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gentin; and, i.,"1, of Queen Elizainth,
commands he wa times, summoned to atten:
at her palace of Non: h.

The accompanying , maring represents Queen -
seated in a bower, or " t of l'eril 10," at her
Nonsuch, ... innt in

Tos cana
favourite dress i oni ,

in .
“ The Merry'
appears to be . .
The artist has primers

traiture of our la
mortal bard, in tine

rsonal elevation,
enjoying the dist. qui- '1180 that is rtual Sovereign,
the famed Elizabeth ; and it is, in other r...rts, well con-
ceived, as it affords a most pleasing represe son of the
graciousness of the Queen, while irresistibly at the
comic passages of the play, preserving the (!! . . i
nature and station in domestic retiremen: ih

To
of the appropriate deportment of Shakespholisuri ale
to the imagination of the artist, and is enthusi
excite our admiration, and to draw firmi, feel
tion in possessing so pleasing a portrait' sve
of whom England is so justly proud.

LA

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SHAKESPEARE AT NONSUCH.

As an appendix to the foregoing extracts, we give a brief notice of Shakespeare as connected with the high personages who, when living, appreciated his works, and patronised his genius ; and, foremost, of Queen Elizabeth, by whose gracious commands he was, at times, summoned to attend her Majesty, at her palace of Nonsuch.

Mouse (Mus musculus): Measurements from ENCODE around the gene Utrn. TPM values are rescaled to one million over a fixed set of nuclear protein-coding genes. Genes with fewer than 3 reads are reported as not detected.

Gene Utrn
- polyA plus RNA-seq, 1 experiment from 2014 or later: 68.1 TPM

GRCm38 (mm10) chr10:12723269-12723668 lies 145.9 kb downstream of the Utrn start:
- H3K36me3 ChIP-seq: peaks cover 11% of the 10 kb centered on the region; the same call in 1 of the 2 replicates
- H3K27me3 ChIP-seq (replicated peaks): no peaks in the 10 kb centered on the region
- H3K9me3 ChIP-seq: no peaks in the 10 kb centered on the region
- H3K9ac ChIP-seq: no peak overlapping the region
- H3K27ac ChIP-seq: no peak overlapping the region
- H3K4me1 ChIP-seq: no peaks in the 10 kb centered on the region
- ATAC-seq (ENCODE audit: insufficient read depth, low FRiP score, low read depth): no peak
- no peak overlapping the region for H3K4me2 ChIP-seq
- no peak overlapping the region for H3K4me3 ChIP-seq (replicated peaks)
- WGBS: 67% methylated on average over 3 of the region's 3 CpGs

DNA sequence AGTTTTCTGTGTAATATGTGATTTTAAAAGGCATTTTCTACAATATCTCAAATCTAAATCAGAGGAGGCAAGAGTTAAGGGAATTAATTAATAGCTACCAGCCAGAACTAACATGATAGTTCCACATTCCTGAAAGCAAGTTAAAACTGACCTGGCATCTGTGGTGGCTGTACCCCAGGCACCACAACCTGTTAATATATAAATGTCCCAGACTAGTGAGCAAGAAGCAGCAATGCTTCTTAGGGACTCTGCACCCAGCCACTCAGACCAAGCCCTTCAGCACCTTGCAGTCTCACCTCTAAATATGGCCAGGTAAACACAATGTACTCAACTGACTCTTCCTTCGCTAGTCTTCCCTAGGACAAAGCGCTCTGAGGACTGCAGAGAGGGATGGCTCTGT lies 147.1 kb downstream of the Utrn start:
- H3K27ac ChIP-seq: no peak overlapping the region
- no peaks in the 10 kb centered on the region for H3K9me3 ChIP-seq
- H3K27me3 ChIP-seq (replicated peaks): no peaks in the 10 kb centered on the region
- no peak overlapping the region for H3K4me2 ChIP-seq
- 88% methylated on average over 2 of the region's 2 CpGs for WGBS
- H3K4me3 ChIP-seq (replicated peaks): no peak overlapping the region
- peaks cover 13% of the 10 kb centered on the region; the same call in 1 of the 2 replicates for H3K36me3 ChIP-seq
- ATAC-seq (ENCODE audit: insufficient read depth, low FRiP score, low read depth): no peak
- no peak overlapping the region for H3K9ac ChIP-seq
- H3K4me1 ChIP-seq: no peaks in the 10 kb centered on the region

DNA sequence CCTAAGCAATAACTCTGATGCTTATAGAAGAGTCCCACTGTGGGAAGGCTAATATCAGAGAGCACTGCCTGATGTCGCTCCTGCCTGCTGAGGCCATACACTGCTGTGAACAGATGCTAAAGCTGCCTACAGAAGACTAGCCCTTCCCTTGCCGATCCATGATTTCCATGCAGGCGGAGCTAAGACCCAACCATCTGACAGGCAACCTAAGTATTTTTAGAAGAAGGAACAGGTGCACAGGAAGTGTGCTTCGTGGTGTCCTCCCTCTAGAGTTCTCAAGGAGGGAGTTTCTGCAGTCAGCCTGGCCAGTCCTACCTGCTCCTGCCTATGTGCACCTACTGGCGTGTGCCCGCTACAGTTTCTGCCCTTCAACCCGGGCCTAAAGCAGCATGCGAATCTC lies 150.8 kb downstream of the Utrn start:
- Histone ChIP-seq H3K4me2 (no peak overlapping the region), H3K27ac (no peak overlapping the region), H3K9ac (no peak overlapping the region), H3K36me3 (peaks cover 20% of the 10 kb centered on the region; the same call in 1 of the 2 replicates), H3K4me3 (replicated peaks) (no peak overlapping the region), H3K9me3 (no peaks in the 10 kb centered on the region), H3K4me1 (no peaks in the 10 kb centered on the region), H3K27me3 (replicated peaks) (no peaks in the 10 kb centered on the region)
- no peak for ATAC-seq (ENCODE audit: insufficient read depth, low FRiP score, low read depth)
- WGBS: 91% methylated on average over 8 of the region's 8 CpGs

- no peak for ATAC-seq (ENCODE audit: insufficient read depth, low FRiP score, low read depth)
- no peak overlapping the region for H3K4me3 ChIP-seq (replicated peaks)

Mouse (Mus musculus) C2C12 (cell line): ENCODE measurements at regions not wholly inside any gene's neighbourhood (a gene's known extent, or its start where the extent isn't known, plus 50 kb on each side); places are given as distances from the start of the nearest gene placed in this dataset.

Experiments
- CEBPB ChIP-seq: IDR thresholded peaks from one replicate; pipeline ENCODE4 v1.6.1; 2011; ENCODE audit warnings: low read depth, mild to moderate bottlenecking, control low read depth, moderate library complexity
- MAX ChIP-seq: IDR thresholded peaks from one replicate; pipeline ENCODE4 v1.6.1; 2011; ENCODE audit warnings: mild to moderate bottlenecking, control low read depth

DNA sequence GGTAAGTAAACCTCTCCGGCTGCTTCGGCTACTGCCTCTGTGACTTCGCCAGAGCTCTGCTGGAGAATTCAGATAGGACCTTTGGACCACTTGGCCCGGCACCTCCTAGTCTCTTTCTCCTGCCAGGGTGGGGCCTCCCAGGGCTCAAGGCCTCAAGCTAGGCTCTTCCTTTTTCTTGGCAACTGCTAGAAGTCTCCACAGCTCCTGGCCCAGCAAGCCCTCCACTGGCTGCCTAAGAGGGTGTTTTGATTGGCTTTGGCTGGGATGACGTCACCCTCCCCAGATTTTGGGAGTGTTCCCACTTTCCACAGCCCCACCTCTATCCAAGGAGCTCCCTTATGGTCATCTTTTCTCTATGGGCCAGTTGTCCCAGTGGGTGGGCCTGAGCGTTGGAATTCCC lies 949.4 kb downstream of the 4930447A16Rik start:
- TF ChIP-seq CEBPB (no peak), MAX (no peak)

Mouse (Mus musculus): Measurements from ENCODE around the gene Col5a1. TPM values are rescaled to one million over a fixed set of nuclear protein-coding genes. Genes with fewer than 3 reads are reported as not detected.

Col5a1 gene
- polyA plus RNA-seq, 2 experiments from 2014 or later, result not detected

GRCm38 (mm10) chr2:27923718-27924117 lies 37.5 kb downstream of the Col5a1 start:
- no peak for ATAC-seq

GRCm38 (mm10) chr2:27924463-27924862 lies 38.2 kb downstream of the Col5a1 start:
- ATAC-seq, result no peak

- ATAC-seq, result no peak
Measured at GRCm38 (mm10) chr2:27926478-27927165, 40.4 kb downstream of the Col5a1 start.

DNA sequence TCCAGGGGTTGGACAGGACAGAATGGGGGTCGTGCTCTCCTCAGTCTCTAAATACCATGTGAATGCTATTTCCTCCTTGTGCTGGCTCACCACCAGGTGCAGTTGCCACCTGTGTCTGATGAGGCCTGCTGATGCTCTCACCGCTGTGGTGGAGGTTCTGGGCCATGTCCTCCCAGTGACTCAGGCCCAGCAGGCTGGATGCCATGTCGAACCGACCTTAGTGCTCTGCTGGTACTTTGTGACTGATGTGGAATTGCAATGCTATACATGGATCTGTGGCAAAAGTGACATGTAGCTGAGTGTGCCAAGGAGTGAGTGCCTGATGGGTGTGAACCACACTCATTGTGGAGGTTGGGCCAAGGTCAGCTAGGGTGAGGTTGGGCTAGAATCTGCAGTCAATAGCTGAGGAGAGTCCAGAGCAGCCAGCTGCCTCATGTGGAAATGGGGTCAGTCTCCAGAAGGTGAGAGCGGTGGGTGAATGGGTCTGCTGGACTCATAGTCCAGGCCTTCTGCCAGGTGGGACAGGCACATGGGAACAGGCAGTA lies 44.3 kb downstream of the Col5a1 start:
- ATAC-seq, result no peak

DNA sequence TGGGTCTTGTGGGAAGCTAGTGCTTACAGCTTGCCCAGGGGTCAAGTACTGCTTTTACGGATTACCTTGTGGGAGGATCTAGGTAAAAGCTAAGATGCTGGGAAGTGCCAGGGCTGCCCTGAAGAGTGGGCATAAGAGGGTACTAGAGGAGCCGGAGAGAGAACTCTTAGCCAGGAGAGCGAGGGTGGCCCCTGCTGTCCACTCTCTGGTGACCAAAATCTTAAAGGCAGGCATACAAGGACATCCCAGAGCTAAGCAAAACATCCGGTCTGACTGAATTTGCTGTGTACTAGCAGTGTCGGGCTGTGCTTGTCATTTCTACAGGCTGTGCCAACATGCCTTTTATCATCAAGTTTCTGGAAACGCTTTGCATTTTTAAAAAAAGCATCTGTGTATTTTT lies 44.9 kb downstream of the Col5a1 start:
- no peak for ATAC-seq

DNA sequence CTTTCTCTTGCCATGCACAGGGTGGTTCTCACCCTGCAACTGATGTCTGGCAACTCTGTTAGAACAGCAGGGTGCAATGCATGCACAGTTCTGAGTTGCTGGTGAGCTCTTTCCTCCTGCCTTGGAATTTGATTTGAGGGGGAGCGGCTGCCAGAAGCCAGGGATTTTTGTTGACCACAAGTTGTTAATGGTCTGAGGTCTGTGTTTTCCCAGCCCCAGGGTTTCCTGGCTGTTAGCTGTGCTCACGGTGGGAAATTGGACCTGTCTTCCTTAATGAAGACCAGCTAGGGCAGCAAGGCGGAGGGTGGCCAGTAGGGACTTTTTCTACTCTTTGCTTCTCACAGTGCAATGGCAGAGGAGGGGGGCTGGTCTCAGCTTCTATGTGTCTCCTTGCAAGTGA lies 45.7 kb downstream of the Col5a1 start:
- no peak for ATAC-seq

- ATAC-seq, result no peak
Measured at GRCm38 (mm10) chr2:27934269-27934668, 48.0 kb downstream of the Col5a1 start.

The accompanying engraving represents Queen Elizabeth seated in a bower, or “Cabinet of Verdure," at her palace of Nonsuch, attended by the Earl of Essex, listening to her favourite dramatist reading to her one of his plays (probably The Merry Wives of Windsor "), with which the Queen appears to be well pleased.

The artist has presented a favourable portraiture of our immortal bard, in the highest state of his personal elevation, enjoying the distinguished notice of that intellectual Sovereign, the famed Elizabeth ; and it is, in other respects, well conceived, as it affords a most pleasing representation of the graciousness of the Queen, while irresistibly smiling at the comic passages of the play, preserving the dignity of her nature and station in domestic retirement. The delineation of the appropriate deportment of Shakespeare also does credit to the imagination of the artist, and is equally calculated to excite our admiration, and to draw forth a feeling of gratification in possessing so pleasing a portrait of the individual of whom England is so justly proud.

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